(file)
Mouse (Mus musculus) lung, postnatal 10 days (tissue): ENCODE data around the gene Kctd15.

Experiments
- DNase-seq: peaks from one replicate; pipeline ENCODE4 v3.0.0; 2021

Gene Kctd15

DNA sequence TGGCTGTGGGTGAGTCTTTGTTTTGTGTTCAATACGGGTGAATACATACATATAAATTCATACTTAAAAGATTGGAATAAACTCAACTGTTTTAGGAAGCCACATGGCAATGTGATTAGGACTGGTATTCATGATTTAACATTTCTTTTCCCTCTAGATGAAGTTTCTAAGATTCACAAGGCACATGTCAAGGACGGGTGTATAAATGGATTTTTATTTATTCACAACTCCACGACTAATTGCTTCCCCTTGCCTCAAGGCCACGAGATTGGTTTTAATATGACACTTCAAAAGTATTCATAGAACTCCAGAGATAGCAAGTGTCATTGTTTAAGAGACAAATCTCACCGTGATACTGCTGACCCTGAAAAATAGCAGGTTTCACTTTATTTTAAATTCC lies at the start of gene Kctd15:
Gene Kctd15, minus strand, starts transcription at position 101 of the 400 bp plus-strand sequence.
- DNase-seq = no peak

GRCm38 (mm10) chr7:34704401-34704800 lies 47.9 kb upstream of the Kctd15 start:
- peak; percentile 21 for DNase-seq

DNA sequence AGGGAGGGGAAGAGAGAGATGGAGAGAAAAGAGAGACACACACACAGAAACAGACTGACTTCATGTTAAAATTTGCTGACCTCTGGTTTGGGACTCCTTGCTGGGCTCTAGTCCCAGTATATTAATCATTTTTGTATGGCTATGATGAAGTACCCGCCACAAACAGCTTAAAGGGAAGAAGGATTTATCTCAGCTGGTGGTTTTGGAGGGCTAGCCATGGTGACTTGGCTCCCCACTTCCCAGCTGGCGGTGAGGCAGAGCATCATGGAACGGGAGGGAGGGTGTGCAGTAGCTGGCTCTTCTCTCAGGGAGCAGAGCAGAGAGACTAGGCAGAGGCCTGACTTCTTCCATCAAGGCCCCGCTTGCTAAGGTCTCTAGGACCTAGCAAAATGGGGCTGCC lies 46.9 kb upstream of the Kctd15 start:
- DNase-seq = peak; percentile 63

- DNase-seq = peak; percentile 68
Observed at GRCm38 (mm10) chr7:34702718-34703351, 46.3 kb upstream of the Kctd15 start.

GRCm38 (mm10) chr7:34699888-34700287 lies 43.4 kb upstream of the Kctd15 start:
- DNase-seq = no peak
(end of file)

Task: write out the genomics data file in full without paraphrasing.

Mouse (Mus musculus) lung, postnatal 10 days (tissue): ENCODE data around the gene Kctd15.

Experiments
- DNase-seq: peaks from one replicate; pipeline ENCODE4 v3.0.0; 2021

Gene Kctd15

DNA sequence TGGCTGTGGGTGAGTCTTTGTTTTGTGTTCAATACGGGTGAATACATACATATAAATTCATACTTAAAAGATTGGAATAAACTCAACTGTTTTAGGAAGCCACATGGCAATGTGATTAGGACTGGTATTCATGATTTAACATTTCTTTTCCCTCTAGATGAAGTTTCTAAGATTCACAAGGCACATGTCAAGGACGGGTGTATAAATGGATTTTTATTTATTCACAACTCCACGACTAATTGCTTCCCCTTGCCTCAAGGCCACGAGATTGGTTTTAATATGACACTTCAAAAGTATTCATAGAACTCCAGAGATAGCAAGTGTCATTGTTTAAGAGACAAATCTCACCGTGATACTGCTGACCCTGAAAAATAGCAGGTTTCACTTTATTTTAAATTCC lies at the start of gene Kctd15:
Gene Kctd15, minus strand, starts transcription at position 101 of the 400 bp plus-strand sequence.
- DNase-seq = no peak

GRCm38 (mm10) chr7:34704401-34704800 lies 47.9 kb upstream of the Kctd15 start:
- peak; percentile 21 for DNase-seq

DNA sequence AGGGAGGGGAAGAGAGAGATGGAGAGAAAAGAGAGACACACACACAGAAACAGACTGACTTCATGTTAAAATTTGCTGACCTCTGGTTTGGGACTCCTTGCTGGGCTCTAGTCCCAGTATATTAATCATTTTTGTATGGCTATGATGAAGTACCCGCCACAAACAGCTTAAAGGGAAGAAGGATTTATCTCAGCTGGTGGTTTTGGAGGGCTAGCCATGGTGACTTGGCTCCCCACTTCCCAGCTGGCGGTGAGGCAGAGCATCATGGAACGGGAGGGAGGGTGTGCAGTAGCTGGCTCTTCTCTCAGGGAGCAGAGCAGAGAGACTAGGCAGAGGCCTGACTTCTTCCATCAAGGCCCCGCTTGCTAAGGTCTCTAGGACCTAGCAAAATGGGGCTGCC lies 46.9 kb upstream of the Kctd15 start:
- DNase-seq = peak; percentile 63

- DNase-seq = peak; percentile 68
Observed at GRCm38 (mm10) chr7:34702718-34703351, 46.3 kb upstream of the Kctd15 start.

GRCm38 (mm10) chr7:34699888-34700287 lies 43.4 kb upstream of the Kctd15 start:
- DNase-seq = no peak